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Career Satisfaction

August 8, 2010
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Jessica Stillman on Entry-Level Rebel at BNet wrote this brief but poignant article I really like: Top Myths About Passion and Career Busted. Here’s my favorite part:
Myth 2: ‘Following your passion’ is doing work that has meaning instead of being a mindless worker ant. Reality: All work has meaning – even the boring stuff. Stop approaching passion as if it were something that you can “find,” like the perfect lifestyle accessory, or something you “do,” like saving the world. Start thinking of passion as a way of being a quality you can and must cultivate. When it comes to our work, we choose to be passionate. Or not. We choose to be actively engaged. Or not. We choose to be conscientious. Or not. We choose to treat customers and colleagues with courtesy and consideration. Or not. We choose to give more than is expected. Or not. We choose to see ourselves as part of the big picture. Or not.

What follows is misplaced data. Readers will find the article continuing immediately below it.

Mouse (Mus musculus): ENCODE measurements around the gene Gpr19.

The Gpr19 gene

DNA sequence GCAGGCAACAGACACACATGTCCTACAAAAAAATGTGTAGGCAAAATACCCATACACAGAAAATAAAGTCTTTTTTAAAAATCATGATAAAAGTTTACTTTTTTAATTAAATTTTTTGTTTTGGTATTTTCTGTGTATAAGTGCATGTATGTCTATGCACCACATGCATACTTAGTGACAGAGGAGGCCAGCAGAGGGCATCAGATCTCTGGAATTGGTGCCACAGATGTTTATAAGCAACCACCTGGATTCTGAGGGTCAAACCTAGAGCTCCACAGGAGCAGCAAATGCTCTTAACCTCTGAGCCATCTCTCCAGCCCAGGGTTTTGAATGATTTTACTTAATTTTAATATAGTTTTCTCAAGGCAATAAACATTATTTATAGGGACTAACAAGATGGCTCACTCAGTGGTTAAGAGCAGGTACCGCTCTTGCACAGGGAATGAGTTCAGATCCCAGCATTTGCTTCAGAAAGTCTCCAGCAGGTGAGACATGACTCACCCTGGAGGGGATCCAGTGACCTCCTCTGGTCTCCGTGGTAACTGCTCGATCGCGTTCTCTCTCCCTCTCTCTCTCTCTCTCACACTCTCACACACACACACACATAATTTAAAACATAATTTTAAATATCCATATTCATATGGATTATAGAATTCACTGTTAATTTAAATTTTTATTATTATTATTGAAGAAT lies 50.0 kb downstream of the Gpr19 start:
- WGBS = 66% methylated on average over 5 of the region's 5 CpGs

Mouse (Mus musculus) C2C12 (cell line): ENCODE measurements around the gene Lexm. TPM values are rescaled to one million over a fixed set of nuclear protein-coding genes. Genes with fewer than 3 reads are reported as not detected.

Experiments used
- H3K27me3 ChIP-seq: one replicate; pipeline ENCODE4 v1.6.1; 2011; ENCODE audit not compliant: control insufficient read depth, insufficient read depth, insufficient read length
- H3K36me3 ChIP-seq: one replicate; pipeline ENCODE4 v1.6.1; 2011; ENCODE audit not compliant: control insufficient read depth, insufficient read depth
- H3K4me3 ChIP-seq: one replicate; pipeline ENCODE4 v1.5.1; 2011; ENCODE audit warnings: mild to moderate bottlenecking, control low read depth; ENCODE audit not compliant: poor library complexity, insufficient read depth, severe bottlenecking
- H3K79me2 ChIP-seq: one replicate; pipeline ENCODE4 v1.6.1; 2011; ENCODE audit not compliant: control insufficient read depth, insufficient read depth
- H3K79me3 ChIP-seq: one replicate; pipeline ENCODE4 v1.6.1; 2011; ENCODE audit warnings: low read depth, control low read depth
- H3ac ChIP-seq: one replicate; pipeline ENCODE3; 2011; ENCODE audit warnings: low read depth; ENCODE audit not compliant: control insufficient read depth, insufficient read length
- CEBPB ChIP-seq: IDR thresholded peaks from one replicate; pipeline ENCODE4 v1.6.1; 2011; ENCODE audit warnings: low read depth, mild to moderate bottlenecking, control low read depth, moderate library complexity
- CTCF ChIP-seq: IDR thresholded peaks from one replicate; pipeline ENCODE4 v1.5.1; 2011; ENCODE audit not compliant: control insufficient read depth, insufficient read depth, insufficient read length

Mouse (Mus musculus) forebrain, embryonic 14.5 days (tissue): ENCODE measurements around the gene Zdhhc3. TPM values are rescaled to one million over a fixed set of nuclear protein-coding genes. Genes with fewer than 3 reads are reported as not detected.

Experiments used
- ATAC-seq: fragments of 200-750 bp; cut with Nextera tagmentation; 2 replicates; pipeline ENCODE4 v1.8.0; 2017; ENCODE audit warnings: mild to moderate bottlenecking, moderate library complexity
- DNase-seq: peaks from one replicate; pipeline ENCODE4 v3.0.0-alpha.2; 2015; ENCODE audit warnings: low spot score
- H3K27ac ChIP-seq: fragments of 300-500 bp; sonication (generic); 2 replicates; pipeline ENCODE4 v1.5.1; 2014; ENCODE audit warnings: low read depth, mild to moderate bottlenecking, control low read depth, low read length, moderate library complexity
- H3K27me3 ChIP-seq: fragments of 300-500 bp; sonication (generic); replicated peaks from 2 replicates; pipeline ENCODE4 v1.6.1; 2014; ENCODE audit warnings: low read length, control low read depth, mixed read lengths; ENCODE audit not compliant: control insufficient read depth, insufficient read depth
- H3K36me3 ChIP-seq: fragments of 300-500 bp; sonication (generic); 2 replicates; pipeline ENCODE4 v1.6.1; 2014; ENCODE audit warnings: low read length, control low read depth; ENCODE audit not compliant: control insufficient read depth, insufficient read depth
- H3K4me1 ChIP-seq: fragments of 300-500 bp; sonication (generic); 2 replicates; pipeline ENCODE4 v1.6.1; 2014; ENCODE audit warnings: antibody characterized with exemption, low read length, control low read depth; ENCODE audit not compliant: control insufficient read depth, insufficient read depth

I wish I could print it out and hand it to everyone who thinks only if they didn’t have to work for a living they could be doing their passion. Or all the young kids striving for that perfect career that articulates their passion, afraid to get a degree, or take a job, in anything less. I’ve always been of the opinion that we as humans, especially in a middle class “knowledge economy”, can be happy doing a lot of things. Yes there are a lot of “boring” office jobs out there, but very often you can find your own satisfaction in that job. And your job does not define you. It’s never going to be perfect. If it’s too draining, and you no longer derive passion from it, but don’t have the means to quit your job and walk across the US for a year then go ahead and seek that passion after work. Put your time and your energy towards the things that make you happy, whether that is your family, your friends, your car project, your cats, your painting, your reality tv watching, whatever. I don’t mean to suggest we should all be hedonists, just that we’re all in control (somewhat) over our own lives. We have the ability to change how we react to things and change our expectations. Maybe our expectations for our careers are just too high these days.
 
I look to Dr. McCoy for my inspiration. He never even bothered to fully understand the details of the Vulcan anatomy, wasn’t afraid to tell people, and had no qualms about drinking Saurian brandy on the slow days. Maybe we could all learn how to relax a little and learn what’s really important to us. I’m not, however, condoning drinking on the job. I swear. Even if it is really good Saurian brandy.
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